On the night of June 21, things got serious as he burned up and struggled to finish his dinner. He slipped into the bed but couldn’t sleep as he sweated profusely and kept twisting and turning. When asked what was wrong, he struggled to find speech. That’s when I knew in my gut that it wasn’t a seasonal flu or stomach infection. It was past 12. I called my parents who asked me to hand over the phone to him. Both of them tried to calm him as we thought it could be a panic attack too. He tried his best but no, he just couldn’t speak. I called his elder brother to find his phone was switched off. I tried calling his second sibling a couple of times but he was busy on the phone elsewhere. I was desperate. I knew it’s going to be hard. I kept calling till he finally answered. Next what followed was something that’s even more shocking and disgusting than the illness itself. The telephonic conversation went something like this…

Me: Hello (my tone spoke of my desperation and helplessness)

Him: Yes

Me: Your brother’s running high temperature (which he already was aware for the last one week)… he cannot speak… he can’t even sleep. I feel helpless. I don’t know anyone here who can help. I think I need to admit him to a hospital first thing tomorrow. Can you or your elder brother please come to Delhi as early as possible? I desperately need your help. I cannot handle this alone. I am not well either.

Him: Ummm…Err…what are you saying? How can I come to Delhi? I have my office here…applying for a leave these days is so difficult you see. Plus, I don’t know anyone in Delhi.

Me: You don’t have to know. I will help you. I just need someone by me. I am all alone and had his condition not been this serious I wouldn’t have requested you guys.

Him: No but how can I…my work here…(I could sense his irritation by now. I could also overhear his elder brother saying ‘What is she saying? The doctor said it’s stomach infection. What does she want? We cannot go’)

Me: I don’t understand, you are prioritizing your office work over your brother who’s in such a critical condition?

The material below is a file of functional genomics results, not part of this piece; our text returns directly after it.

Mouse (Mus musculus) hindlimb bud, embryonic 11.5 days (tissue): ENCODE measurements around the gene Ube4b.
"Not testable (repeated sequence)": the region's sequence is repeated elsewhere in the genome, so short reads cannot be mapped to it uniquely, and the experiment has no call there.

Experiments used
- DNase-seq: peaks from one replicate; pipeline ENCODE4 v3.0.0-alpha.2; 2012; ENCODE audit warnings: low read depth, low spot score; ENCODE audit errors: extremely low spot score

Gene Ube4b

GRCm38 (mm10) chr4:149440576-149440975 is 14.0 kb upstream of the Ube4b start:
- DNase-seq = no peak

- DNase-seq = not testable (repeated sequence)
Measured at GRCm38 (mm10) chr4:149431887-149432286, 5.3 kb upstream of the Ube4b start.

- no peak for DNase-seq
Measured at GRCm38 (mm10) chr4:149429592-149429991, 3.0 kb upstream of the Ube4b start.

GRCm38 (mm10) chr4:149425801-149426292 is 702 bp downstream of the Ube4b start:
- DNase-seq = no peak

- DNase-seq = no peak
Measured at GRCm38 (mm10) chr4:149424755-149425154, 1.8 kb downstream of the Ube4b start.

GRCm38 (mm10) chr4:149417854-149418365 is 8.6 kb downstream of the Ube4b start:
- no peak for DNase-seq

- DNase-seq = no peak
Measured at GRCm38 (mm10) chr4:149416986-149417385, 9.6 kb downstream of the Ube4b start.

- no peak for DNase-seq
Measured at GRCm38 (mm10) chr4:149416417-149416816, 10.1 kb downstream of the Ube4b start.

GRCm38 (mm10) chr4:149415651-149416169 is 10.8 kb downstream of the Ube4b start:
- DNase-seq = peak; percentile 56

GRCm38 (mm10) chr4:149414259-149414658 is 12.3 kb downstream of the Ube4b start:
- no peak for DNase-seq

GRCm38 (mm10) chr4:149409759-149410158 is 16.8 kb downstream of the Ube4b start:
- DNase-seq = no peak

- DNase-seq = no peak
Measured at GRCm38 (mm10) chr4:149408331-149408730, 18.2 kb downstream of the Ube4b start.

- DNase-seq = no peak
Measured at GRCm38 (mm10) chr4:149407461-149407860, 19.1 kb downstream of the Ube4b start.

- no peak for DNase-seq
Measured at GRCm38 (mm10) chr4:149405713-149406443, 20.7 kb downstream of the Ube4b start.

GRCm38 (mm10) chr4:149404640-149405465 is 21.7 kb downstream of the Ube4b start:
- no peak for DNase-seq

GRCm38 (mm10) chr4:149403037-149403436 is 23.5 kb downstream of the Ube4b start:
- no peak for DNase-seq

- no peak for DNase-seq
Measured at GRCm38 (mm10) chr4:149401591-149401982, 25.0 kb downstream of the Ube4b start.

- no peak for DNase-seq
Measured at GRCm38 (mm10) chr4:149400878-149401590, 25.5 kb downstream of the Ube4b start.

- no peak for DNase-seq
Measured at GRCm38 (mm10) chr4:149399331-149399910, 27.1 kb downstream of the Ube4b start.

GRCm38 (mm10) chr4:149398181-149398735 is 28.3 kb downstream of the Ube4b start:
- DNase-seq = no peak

Him: You are not supposed to be talking to me in that tone…I am much older…you…

I hang up… It’s past 2:30am. My husband still twisting and turning. His temperature above 102°F. I decide to wait it out till the next morning, staring at the night outside, all my senses slowly shutting down as I wonder what awaits me. My body burns up, my eyes ache but sleep eludes me…

A Frenetic Day

Day 9 (June 22): I called my parents first thing in the morning. It was around 5:30am. My husband’s condition was still the same. I didn’t know what to do, how to go about everything. That was when my father assured me he was making arrangements to come to Delhi, but even that would take some time. I tried calling the Covid helpline numbers. Nobody answered. I tried for the next one hour. No luck. Around 6:30, I called a former colleague of mine. She has always been more of an elder sister than a colleague. She gave me a few helpline numbers of hospitals and ambulances. I tried calling a few of them, nobody answered. It was around 8am when finally, I got to know of a certain hospital that was admitting patients, both Covid and non-Covid. I called them. They said they would take the patient in but he would have to wait for 2-3 hours in the ambulance till I finish some paperwork. The hospital was far from where I stay and waiting for so long was simply not an option at the time. So, they suggested another hospital in their locality. It was around 9am that I finally got in touch with the hospital and arranged for an ambulance. It came to my place an hour-and-a-half later and I admitted my husband around 12:30pm.

The Hospital Diaries

He was admitted in the ICU. Put on oxygen support. The doctor called me after a couple of hours. Gave me a form and asked me to sign. The next shock. It was the consent form for ventilation support. He said all the symptoms hinted at Covid and that his condition was pretty serious. He had 50% chances of being put on ventilator support and recovering thereafter. By now, I was completely in a daze, didn’t know what to say and merely followed instructions. I signed (as if I had a choice). I enquired about my health, told him about my symptoms. Another shock. The doctor said my symptoms could aggravate further and even I could land up in the ICU in next seven days!

I called his elder brother to keep him posted and requested him or his younger sibling to come here. I was just not in a shape to handle everything alone. Although my father was on his way, it was not possible for him to tend to both me and my husband, both Covid-infected. Also, if either of them came here, I could have stayed in home quarantine or maybe go back to my hometown where I would have other people to look after me. But this conversation was something similar to the previous one. I was given a heads-up on my responsibility, that at the end of the day the entire responsibility lies on the wife and that he would make sure that nobody from his family came so that I was bound to stay back.